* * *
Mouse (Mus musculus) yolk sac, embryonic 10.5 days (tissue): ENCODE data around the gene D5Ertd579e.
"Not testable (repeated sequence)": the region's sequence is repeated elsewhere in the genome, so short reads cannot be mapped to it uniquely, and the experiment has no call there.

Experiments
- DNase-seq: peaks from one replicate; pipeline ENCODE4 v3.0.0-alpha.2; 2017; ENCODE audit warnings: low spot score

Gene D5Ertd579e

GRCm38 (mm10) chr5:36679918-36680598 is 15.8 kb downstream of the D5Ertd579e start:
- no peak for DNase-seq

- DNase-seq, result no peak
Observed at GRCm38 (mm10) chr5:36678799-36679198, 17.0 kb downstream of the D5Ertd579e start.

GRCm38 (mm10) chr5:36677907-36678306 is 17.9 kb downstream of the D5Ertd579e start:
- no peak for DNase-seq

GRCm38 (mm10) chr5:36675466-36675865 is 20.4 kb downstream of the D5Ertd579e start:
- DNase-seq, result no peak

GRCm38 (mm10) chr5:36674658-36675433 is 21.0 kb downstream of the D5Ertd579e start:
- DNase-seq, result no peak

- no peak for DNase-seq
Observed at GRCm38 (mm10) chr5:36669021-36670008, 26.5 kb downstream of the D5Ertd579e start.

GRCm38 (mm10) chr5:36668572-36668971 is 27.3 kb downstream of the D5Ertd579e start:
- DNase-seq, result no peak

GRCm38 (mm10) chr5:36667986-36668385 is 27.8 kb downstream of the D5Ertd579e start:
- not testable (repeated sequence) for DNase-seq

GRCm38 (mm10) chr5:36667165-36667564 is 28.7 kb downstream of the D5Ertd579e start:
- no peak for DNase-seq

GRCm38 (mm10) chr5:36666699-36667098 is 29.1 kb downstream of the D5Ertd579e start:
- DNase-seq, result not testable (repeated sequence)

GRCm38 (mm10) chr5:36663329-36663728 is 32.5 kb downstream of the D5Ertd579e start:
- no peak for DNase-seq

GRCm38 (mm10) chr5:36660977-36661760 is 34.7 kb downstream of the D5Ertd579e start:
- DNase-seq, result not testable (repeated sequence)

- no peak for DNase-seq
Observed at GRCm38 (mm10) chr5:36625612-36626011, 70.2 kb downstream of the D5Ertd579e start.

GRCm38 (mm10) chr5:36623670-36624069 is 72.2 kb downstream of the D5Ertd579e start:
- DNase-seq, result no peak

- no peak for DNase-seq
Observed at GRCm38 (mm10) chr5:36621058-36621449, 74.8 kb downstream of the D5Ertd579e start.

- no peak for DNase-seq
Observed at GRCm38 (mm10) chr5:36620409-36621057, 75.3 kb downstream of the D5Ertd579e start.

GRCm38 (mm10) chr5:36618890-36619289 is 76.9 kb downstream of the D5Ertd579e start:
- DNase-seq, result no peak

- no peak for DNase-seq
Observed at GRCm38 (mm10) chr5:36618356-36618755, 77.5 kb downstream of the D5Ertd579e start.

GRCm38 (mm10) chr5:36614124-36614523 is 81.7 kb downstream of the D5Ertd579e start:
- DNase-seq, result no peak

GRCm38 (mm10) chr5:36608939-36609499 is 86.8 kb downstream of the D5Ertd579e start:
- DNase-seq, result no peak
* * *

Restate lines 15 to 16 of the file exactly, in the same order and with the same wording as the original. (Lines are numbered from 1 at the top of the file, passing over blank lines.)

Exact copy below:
- DNase-seq, result no peak

- no peak for DNase-seq